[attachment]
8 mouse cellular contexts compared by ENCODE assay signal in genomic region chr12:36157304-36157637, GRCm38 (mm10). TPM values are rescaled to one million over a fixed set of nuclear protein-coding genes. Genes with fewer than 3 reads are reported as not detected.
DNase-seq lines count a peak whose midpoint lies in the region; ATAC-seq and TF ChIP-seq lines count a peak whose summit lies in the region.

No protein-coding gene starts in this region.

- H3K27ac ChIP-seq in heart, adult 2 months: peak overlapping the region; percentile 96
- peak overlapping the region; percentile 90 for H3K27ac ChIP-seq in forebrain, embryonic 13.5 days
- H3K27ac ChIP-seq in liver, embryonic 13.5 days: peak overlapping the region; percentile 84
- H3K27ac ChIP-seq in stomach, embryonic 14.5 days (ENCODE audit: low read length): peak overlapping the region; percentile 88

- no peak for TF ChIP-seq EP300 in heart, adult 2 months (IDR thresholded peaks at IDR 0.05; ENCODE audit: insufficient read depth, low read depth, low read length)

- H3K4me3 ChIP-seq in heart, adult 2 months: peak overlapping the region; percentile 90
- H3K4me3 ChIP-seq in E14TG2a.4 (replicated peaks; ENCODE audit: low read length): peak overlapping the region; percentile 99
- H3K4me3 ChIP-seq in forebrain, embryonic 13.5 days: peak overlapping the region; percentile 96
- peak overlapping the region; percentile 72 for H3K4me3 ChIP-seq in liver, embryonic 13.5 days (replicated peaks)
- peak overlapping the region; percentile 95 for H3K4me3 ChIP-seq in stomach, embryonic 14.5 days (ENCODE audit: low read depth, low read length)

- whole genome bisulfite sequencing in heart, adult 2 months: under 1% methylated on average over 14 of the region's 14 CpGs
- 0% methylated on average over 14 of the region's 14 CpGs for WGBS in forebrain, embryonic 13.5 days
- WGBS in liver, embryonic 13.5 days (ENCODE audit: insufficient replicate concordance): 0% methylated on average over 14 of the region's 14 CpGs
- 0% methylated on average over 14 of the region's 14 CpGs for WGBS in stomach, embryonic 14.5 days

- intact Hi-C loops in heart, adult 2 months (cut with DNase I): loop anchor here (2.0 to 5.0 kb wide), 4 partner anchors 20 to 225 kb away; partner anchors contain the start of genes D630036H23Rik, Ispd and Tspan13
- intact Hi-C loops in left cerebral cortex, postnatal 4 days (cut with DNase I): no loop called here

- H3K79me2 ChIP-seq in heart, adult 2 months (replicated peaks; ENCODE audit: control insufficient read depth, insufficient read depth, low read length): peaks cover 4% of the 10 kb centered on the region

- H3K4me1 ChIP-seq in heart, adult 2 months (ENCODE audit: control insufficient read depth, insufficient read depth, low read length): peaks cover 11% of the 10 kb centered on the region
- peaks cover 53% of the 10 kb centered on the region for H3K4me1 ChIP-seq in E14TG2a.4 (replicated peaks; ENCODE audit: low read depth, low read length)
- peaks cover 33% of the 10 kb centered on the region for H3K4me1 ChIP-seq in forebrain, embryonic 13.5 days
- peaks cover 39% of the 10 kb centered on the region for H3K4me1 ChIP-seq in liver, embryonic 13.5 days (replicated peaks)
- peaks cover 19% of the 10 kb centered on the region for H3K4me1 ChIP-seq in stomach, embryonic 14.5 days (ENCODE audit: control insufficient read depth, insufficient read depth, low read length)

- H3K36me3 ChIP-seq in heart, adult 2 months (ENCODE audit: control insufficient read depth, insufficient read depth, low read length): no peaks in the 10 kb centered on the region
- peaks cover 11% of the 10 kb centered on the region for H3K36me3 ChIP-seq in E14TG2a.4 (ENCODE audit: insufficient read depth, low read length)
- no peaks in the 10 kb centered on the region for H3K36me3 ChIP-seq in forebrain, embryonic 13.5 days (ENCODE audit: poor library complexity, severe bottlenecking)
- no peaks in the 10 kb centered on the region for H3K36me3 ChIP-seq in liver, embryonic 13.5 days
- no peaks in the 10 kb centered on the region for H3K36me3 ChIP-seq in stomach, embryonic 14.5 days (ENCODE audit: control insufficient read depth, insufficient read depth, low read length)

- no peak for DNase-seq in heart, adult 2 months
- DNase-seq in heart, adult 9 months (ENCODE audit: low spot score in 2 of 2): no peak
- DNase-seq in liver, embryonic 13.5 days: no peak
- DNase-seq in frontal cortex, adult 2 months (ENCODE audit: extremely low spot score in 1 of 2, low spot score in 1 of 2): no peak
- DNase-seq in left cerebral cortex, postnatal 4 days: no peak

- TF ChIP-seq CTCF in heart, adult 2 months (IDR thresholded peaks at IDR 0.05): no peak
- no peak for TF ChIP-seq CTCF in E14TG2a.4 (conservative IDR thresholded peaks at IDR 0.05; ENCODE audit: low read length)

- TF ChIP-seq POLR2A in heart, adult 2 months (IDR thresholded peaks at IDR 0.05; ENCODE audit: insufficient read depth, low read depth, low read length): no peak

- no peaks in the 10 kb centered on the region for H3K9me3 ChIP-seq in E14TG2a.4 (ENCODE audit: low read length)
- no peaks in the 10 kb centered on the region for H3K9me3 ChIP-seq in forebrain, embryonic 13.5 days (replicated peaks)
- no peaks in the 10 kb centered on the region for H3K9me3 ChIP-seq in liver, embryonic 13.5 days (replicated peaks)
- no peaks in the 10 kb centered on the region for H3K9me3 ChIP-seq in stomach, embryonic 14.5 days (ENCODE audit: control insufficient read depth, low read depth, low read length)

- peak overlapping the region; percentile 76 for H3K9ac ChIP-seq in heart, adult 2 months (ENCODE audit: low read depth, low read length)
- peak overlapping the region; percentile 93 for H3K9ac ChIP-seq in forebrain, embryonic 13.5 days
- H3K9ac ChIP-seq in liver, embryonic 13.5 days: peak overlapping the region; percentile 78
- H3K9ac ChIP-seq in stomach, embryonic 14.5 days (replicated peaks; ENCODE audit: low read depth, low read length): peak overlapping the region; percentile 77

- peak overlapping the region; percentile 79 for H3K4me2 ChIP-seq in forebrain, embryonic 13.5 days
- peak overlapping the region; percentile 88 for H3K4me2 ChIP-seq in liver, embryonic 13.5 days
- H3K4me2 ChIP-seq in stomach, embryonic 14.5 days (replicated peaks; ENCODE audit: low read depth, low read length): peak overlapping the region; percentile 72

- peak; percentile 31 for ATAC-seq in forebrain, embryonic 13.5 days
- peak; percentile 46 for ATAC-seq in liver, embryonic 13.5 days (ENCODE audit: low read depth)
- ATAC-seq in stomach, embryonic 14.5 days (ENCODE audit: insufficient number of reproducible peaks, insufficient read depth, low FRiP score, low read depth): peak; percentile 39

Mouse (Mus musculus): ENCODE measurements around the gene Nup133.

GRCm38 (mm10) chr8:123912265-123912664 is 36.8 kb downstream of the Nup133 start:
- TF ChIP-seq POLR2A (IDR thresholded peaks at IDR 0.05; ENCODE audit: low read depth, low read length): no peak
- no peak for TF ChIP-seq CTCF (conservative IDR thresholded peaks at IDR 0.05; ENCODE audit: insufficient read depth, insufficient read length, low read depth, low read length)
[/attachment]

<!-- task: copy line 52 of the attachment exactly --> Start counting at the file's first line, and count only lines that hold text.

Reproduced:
- ATAC-seq in stomach, embryonic 14.5 days (ENCODE audit: insufficient number of reproducible peaks, insufficient read depth, low FRiP score, low read depth): peak; percentile 39